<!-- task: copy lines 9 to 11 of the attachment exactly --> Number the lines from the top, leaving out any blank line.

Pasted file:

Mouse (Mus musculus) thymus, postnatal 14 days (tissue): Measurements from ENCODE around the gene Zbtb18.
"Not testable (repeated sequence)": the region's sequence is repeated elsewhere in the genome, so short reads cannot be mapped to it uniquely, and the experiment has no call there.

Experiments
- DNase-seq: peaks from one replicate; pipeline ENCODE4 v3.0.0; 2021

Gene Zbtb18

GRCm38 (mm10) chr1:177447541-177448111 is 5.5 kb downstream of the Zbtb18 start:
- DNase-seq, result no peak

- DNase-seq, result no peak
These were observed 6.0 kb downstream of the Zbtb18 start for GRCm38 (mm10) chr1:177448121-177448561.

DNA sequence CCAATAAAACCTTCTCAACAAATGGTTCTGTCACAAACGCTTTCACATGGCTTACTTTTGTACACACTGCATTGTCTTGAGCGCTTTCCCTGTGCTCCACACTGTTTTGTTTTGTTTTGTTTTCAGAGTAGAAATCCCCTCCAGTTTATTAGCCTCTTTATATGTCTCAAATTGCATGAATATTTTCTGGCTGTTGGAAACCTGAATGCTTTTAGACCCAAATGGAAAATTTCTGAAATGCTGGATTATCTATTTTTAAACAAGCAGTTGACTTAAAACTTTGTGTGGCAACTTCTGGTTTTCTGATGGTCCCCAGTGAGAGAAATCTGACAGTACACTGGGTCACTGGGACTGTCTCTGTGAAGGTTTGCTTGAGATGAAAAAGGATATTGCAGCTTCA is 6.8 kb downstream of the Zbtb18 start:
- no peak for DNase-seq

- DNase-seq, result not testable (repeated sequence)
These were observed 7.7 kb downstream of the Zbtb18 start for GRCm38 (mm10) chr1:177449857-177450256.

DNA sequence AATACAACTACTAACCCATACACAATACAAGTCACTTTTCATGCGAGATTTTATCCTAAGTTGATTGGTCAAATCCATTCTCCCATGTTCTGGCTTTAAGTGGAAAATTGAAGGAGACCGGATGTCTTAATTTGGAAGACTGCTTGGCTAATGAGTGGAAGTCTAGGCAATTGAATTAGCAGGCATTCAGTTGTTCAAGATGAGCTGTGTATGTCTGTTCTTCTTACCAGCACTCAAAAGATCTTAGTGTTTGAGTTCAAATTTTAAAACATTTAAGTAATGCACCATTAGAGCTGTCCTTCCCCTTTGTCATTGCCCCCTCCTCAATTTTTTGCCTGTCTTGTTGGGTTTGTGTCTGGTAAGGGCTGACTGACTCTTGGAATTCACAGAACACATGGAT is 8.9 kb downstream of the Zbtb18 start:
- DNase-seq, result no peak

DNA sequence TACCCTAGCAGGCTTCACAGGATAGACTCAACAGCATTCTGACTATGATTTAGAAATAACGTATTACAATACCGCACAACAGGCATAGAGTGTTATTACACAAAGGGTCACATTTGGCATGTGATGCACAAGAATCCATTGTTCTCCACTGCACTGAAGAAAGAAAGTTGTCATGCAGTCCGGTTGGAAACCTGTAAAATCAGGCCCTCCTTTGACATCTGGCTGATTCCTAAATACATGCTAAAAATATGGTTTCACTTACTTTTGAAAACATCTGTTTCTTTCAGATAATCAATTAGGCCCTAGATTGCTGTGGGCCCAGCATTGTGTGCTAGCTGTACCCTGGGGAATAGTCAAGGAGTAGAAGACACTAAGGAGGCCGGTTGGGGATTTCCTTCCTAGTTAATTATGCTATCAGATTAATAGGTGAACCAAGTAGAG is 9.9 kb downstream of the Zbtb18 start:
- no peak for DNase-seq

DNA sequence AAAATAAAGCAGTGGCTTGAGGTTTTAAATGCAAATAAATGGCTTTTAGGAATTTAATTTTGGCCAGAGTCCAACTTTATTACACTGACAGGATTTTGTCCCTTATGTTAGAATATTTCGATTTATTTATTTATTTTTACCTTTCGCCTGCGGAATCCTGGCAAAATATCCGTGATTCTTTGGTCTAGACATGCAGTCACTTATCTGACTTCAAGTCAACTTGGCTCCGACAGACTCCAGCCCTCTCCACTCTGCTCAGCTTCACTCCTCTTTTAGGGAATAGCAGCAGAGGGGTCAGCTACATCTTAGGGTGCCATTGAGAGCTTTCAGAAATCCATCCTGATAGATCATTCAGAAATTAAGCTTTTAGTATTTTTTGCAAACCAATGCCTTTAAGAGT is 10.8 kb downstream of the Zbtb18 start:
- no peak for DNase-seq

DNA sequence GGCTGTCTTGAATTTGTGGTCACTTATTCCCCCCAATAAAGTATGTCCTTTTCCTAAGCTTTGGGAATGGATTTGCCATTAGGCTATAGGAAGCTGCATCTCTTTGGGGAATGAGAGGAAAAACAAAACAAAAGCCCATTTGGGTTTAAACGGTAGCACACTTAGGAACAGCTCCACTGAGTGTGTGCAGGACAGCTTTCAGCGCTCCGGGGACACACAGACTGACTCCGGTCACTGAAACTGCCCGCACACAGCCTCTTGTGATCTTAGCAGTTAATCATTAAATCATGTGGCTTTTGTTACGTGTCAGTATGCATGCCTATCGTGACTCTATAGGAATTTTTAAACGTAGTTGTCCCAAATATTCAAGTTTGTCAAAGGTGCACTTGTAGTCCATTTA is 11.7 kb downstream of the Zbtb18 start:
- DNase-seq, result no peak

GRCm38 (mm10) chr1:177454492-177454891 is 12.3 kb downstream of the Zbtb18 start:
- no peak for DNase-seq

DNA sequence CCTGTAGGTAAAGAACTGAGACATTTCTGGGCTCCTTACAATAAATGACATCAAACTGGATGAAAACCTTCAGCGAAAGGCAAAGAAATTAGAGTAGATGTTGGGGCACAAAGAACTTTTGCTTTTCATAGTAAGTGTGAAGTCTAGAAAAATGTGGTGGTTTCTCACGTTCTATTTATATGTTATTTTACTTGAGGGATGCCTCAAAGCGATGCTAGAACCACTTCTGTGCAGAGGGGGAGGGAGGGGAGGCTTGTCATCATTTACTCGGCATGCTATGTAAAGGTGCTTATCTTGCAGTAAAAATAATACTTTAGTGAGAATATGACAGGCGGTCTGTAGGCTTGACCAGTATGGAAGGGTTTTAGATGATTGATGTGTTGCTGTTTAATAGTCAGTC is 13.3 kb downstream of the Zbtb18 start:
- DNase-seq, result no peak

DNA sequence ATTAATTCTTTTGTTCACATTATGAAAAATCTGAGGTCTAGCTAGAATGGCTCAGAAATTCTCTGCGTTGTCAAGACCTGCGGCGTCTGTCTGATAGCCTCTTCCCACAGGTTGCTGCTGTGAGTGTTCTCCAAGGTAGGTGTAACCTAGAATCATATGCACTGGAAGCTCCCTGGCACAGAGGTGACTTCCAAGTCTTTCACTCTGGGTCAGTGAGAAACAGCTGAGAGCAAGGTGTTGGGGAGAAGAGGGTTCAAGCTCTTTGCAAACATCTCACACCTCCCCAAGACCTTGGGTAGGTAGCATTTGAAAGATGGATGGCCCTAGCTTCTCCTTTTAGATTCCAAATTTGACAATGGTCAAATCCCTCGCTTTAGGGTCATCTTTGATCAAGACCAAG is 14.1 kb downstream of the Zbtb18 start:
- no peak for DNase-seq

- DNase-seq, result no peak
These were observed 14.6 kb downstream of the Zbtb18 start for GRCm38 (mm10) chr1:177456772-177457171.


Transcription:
These were observed 6.0 kb downstream of the Zbtb18 start for GRCm38 (mm10) chr1:177448121-177448561.

DNA sequence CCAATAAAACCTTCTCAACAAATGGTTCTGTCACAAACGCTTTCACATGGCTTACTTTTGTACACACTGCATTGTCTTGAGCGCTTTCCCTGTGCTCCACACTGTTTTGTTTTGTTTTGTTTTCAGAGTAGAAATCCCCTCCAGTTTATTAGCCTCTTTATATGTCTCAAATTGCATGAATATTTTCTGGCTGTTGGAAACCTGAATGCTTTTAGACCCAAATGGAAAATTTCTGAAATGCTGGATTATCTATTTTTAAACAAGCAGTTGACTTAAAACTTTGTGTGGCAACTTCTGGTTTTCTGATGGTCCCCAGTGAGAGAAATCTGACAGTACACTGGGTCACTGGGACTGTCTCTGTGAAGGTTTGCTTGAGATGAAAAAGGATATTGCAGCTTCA is 6.8 kb downstream of the Zbtb18 start:
- no peak for DNase-seq